COP21 in Paris reconfirmed the customary global climate goal: warming should stay “well below 2°C” and added that by 2050 the world should no longer produce net greenhouse gas emissions. The breadth of this international consensus represents important progress, but only if the collective goal will be translated into a common climate commitment. Paris participants tried and will continue to try hard to promote ambitious national climate policies, but so far the Paris approach neglects the free-rider problem. National ambition comes with trust in others’ cooperation, and trust comes with a common, reciprocal commitment. With its focus on collective goals rather than on common commitments, the Paris agreement could inhibit progress, if setting goals are seen as simply tantamount to success.
The Paris talks were based in part on the assumption that narrow self-interest is enough for solving climate change. As Christina Figueres put it, “Frankly, none of them are doing it [agreeing to their pledges] to save the planet. Let us be very clear. They’re doing it for what I think is a much more powerful political driving force, which is for the benefit of their own economy.”1 As a consequence, COP21 elicited individual and largely independent commitments.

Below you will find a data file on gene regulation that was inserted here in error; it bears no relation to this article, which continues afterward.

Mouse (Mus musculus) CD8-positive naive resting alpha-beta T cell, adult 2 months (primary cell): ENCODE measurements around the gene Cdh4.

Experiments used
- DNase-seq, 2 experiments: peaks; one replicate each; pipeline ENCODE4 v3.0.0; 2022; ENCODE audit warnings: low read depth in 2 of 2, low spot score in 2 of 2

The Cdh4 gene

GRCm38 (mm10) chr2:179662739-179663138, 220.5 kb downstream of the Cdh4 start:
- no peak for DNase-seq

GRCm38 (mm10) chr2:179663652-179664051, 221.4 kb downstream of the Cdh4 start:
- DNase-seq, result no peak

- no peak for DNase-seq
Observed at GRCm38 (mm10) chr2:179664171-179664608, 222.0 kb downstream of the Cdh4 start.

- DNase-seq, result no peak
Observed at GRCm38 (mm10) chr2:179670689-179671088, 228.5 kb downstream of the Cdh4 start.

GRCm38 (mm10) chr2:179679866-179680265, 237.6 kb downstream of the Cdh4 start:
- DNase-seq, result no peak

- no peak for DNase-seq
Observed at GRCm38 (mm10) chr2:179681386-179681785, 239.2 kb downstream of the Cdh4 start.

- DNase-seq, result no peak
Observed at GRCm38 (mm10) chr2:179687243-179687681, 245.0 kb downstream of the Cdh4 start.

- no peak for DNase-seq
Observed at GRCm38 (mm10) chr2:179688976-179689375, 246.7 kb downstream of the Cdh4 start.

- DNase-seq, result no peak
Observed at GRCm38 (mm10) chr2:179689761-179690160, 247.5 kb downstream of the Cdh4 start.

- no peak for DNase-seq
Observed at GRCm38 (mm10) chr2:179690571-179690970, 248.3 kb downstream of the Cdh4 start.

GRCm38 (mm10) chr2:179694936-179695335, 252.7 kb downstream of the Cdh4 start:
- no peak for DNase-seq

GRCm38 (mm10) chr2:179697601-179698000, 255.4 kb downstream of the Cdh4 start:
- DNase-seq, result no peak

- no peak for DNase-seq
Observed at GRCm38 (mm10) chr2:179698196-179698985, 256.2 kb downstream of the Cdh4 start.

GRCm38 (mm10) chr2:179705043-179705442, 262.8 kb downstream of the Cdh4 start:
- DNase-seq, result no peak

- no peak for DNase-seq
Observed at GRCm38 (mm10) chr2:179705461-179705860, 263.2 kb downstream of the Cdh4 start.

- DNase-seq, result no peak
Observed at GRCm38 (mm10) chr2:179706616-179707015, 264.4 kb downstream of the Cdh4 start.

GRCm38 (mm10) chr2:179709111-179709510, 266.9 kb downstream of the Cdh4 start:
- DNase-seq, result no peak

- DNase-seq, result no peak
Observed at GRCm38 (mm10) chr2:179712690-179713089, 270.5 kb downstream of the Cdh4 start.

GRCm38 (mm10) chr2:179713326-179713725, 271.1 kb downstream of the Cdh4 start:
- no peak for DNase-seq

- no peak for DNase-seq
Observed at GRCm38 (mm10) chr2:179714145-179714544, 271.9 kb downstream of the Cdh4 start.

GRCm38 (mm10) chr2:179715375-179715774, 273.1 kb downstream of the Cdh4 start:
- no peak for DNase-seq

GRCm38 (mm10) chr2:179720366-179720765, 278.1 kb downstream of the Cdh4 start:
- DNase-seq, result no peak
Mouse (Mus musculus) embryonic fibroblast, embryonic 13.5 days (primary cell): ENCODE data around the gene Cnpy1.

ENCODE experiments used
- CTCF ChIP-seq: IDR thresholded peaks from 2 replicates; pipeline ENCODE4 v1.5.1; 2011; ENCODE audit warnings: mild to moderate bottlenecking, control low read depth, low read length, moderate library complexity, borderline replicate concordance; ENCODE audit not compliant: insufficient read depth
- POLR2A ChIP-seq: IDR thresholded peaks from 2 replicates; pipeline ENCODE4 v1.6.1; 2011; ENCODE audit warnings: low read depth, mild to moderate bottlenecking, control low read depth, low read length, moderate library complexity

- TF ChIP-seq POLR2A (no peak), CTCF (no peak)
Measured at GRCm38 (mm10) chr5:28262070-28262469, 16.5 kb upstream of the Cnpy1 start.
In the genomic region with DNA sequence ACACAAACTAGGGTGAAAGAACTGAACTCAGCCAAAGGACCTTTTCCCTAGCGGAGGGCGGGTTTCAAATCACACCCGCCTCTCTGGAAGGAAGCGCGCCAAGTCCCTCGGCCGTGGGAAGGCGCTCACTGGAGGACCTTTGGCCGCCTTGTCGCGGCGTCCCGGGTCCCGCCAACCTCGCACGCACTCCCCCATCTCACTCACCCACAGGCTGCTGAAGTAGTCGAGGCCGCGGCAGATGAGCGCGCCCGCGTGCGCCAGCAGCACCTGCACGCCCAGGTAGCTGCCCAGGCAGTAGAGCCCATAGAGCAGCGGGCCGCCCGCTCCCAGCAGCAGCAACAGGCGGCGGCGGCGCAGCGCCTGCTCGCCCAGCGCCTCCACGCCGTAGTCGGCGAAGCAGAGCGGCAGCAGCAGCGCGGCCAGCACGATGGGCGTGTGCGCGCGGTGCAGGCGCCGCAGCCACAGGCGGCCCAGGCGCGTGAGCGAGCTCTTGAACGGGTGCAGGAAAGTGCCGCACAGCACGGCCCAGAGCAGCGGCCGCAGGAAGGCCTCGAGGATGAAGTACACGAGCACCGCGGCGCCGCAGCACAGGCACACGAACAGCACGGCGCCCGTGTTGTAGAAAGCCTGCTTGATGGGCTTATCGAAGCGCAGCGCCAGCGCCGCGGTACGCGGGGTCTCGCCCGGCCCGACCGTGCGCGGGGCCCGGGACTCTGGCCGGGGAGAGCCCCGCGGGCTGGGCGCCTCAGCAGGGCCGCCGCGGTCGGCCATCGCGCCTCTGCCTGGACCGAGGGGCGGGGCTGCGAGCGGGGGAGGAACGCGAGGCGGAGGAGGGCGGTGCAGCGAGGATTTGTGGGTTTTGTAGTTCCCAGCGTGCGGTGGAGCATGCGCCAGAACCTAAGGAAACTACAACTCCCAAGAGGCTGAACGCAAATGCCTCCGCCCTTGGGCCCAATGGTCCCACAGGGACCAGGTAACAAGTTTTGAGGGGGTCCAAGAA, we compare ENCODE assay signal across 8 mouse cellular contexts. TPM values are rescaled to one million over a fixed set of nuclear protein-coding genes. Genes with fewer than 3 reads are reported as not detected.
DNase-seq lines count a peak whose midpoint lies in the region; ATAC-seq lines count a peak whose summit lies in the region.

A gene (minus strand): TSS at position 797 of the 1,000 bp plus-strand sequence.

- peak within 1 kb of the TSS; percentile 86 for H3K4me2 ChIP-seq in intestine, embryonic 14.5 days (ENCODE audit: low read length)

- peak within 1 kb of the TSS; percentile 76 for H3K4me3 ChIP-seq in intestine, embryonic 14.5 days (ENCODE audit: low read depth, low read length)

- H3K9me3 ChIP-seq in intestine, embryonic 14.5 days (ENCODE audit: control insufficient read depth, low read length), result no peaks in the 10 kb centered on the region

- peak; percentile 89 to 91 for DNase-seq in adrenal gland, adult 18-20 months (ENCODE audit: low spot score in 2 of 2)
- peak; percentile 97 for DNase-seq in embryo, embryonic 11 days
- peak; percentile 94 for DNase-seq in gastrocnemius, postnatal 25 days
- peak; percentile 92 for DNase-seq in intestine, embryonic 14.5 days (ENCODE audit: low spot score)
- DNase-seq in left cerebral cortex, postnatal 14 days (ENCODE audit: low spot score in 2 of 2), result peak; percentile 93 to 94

However, climate change is a problem of the commons, and it likely remains one in the foreseeable future (see next section). If each country had its own climate, then self-interested countries would reach the climate goal—much like self-interested countries provide education, transportation infrastructure, parks, and other public goods. But with a shared climate, a CO2-abating country receives only a small fraction of the benefits, yet incurs the full costs of its abatement. The self-interested response is to free-ride. This is particularly true in a globalized economy, where the costs of energy substantially affect economic competitiveness. Self-interested countries would let others do what is in the common interest.